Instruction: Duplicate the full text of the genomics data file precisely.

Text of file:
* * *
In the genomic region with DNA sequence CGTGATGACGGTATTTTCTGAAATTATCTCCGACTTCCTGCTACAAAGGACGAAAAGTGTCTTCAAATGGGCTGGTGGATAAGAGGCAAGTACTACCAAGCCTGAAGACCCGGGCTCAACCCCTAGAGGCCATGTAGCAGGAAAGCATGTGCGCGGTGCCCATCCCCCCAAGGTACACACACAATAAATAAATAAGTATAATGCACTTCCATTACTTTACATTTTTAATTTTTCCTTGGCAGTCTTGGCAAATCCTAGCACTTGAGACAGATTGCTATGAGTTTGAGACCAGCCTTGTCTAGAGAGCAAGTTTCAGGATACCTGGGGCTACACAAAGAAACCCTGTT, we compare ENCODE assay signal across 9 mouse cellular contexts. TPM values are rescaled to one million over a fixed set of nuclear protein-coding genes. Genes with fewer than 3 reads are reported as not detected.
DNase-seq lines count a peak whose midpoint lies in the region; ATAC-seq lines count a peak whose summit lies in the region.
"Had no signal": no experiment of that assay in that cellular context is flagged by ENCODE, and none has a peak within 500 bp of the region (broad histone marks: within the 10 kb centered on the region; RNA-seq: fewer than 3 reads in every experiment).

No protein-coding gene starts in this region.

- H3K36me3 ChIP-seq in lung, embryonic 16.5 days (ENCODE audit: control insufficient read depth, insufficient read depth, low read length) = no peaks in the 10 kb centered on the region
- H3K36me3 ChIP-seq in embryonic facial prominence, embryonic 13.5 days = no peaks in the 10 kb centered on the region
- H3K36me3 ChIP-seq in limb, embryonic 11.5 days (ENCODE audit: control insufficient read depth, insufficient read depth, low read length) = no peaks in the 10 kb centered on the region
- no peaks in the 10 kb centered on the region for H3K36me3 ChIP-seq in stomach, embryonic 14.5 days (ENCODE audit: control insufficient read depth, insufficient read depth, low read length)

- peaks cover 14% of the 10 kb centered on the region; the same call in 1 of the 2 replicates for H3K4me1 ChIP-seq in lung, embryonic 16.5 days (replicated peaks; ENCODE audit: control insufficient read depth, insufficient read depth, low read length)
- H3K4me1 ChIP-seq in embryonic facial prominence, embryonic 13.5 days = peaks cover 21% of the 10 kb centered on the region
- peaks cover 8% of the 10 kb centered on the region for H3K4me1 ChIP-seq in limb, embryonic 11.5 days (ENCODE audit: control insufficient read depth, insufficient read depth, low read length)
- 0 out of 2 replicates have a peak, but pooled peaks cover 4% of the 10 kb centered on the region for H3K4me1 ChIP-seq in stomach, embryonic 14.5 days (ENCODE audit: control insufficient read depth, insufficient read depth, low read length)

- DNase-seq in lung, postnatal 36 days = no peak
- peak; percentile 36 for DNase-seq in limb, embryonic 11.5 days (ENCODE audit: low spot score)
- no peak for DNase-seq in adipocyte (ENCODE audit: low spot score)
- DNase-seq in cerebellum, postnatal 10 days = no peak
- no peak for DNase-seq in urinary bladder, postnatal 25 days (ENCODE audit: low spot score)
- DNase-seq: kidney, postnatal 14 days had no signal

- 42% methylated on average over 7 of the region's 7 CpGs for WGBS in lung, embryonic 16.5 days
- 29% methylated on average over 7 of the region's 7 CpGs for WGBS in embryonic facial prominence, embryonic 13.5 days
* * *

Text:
In the genomic region with DNA sequence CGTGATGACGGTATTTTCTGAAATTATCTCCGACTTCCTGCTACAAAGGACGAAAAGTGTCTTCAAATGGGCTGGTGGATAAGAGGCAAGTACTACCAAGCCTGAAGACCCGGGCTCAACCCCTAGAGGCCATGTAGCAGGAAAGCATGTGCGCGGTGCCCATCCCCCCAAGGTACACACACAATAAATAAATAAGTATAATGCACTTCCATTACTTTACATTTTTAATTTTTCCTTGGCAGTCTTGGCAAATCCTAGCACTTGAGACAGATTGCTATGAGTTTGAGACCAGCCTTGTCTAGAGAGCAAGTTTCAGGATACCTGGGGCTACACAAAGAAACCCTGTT, we compare ENCODE assay signal across 9 mouse cellular contexts. TPM values are rescaled to one million over a fixed set of nuclear protein-coding genes. Genes with fewer than 3 reads are reported as not detected.
DNase-seq lines count a peak whose midpoint lies in the region; ATAC-seq lines count a peak whose summit lies in the region.
"Had no signal": no experiment of that assay in that cellular context is flagged by ENCODE, and none has a peak within 500 bp of the region (broad histone marks: within the 10 kb centered on the region; RNA-seq: fewer than 3 reads in every experiment).

No protein-coding gene starts in this region.

- H3K36me3 ChIP-seq in lung, embryonic 16.5 days (ENCODE audit: control insufficient read depth, insufficient read depth, low read length) = no peaks in the 10 kb centered on the region
- H3K36me3 ChIP-seq in embryonic facial prominence, embryonic 13.5 days = no peaks in the 10 kb centered on the region
- H3K36me3 ChIP-seq in limb, embryonic 11.5 days (ENCODE audit: control insufficient read depth, insufficient read depth, low read length) = no peaks in the 10 kb centered on the region
- no peaks in the 10 kb centered on the region for H3K36me3 ChIP-seq in stomach, embryonic 14.5 days (ENCODE audit: control insufficient read depth, insufficient read depth, low read length)

- peaks cover 14% of the 10 kb centered on the region; the same call in 1 of the 2 replicates for H3K4me1 ChIP-seq in lung, embryonic 16.5 days (replicated peaks; ENCODE audit: control insufficient read depth, insufficient read depth, low read length)
- H3K4me1 ChIP-seq in embryonic facial prominence, embryonic 13.5 days = peaks cover 21% of the 10 kb centered on the region
- peaks cover 8% of the 10 kb centered on the region for H3K4me1 ChIP-seq in limb, embryonic 11.5 days (ENCODE audit: control insufficient read depth, insufficient read depth, low read length)
- 0 out of 2 replicates have a peak, but pooled peaks cover 4% of the 10 kb centered on the region for H3K4me1 ChIP-seq in stomach, embryonic 14.5 days (ENCODE audit: control insufficient read depth, insufficient read depth, low read length)

- DNase-seq in lung, postnatal 36 days = no peak
- peak; percentile 36 for DNase-seq in limb, embryonic 11.5 days (ENCODE audit: low spot score)
- no peak for DNase-seq in adipocyte (ENCODE audit: low spot score)
- DNase-seq in cerebellum, postnatal 10 days = no peak
- no peak for DNase-seq in urinary bladder, postnatal 25 days (ENCODE audit: low spot score)
- DNase-seq: kidney, postnatal 14 days had no signal

- 42% methylated on average over 7 of the region's 7 CpGs for WGBS in lung, embryonic 16.5 days
- 29% methylated on average over 7 of the region's 7 CpGs for WGBS in embryonic facial prominence, embryonic 13.5 days